Jacob hears about the whole thing and, for whatever reasons, waits for his sons to be with him before making any decisions. Nevermind asking the girl like Rebekah had been asked. The brothers appear to be more upset than the father, but the father has the whole camp of who knows how many people to be concerned with, not just his daughter. Remember that these households consist of hundreds of people. This in no way excuses Jacob from seeming cool with the sons speaking up and saying some stuff that make them sound cool with the marriage.
Okay, so there is plenty to be outraged by in this chapter, but let me first point out that the prince and his father seem to want to go along with negotiations as if he hadn’t already defiled her and weren’t currently holding her captive. It has become obvious in previous chapters that virginity and chastity were even more important than some religious people treat it now, so he essentially made her unmarriable to anyone else. And they just want to go on as if they hadn’t done an absolutely horrid thing and wanted to sweep it under the rug as if a little tender treatment after the fact is going to make the girl okay. We don’t hear about what is going on with Dinah, herself, but we should know enough about rape these days that she is totally wrecked emotionally and possibly physically and may be expected to just be his wife and bear him children as if everything were cool.
We’re given a little insight into what the brothers are thinking at this point because it is included that they answer the prince “deceitfully” when they say:
We cannot do this thing, to give our sister to one who is uncircumcised, for that would be a disgrace to us. Only on this condition will we agree with you – that you will become as we are by every male among you being circumcised. Then we will give our daughters to you, and we will take your daughters to ourselves, and we will dwell with you and become one people. But if you will not listen to us and be circumcised, then we will take our daughter, and we will be gone.
Again, there’s a big part of me that wants to be like, the uncircumcised part is the problem here?! But remember that deceitful part. So the prince and the king go back and tell all their males that they have to be circumcised in order for the prince to marry the girl he has raped. I can’t imagine how they must have taken that news, but they do it. We know that they do it because the next bit begins like this:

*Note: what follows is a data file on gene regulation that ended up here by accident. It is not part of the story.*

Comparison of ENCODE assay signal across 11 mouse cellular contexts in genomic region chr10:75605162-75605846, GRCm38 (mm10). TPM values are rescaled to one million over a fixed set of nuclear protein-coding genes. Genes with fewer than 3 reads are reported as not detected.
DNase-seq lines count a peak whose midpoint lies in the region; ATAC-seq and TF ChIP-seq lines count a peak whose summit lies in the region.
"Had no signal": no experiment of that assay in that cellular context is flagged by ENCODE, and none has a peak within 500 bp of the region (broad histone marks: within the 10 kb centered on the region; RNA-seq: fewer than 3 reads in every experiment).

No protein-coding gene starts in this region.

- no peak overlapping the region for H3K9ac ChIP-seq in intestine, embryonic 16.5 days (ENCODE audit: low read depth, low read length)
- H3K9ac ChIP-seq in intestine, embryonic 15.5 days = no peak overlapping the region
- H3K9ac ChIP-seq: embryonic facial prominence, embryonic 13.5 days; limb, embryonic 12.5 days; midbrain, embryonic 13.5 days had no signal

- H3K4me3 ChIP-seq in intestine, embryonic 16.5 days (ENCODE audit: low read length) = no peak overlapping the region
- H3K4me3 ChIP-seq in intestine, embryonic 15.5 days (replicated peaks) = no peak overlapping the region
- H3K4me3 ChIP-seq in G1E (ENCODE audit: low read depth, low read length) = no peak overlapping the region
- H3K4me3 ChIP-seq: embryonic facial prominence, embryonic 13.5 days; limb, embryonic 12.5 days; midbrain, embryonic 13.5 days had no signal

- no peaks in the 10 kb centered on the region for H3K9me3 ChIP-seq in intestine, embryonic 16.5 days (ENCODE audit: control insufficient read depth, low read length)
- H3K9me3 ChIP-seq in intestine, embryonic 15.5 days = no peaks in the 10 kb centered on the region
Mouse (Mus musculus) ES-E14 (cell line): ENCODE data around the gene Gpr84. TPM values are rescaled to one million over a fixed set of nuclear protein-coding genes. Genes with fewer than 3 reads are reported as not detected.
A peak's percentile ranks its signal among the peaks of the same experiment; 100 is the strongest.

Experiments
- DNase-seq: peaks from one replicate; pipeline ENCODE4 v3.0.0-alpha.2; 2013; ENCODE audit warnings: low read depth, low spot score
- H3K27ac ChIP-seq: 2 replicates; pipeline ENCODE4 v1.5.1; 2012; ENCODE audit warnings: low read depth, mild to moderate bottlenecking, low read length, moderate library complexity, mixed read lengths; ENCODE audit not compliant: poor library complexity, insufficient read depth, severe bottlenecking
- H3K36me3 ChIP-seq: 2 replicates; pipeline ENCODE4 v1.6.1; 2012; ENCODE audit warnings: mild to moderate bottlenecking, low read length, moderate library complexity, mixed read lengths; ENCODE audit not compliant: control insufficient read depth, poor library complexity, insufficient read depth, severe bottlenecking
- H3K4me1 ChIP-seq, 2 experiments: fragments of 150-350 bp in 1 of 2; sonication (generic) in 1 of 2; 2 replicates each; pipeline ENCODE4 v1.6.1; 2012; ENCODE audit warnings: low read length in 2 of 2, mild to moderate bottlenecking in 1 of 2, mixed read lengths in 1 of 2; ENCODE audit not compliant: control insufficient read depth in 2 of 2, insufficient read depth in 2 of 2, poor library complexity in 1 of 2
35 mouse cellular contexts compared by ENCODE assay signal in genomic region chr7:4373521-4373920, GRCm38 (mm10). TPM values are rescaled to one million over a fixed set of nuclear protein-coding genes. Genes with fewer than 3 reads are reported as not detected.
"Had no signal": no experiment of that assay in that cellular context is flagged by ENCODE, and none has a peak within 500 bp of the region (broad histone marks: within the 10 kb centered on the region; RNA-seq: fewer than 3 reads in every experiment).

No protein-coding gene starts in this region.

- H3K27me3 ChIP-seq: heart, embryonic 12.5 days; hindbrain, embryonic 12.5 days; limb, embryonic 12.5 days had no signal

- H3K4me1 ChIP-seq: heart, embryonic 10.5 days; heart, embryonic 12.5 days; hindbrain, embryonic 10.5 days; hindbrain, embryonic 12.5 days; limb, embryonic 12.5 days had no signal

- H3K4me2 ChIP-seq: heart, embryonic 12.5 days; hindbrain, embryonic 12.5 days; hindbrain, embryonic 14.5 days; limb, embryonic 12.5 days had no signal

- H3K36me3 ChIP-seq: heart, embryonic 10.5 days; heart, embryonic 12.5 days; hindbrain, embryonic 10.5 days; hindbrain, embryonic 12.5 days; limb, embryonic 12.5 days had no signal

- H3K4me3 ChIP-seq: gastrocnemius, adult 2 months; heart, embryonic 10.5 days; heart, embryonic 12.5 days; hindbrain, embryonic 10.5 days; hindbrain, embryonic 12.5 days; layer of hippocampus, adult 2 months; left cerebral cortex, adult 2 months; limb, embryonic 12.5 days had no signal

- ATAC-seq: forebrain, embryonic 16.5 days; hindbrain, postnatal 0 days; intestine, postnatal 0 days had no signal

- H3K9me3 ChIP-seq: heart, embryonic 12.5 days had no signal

On the third day, when they were sore….
And then two of the brothers came in and laid waste. I’m actually reminded of a term some friends of mine who are Marines have used where they “reign down hate and discontent.” These two brothers came in and killed the king, the prince, took their sister back and then killed every male in the city, and then captured everything else, even wives and children. This was what they found to be adequate punishment for what he did to their sister.
Can you imagine that being the punishment for rape? Your whole town is slaughtered?
Jacob gets mad at them over it when they get back, declaring that he doesn’t have the manpower to withstand all of their neighbors were they to hear of it and want to annihilate them. The brothers show no remorse or concern for that possibility when their only response is:
Should he treat our sister like a prostitute?
I mean, prostitute’s don’t deserve rape or humiliation either, but I get how desensitized people can get to the plight of the prostitute. If you aren’t so sure about it, take a minute to read Half the Sky and get back to me. They are definitely still among the marginalized groups and it appears to be most often against their will that they go into it. They are people and deserve more than they get. Getting back to the story at hand, though, I love that the brother’s are just like: Not my sister, you don’t!
I wondered for a minute why only two brothers went out that night, but a few things occured to me:
- Someone had to cover for them if their father figured out where they were
- The heir should stay because someone had to survive the father
- Someone had to be there in case they failed and the locals attacked their camp
- Some were probably too young to make it. Their departure from Laban is mentioned shortly before this chapter and Joseph was barely born when they left so it stands to reason that he and maybe some others were still quite young.
We’ll see next time if any of the neighbors do end up feeling threatened by this fierce defence of their sister’s stolen virtue.
So there are my feelings and impressions on the Chs 32-34 of Genesis. Have you read them? What do you think?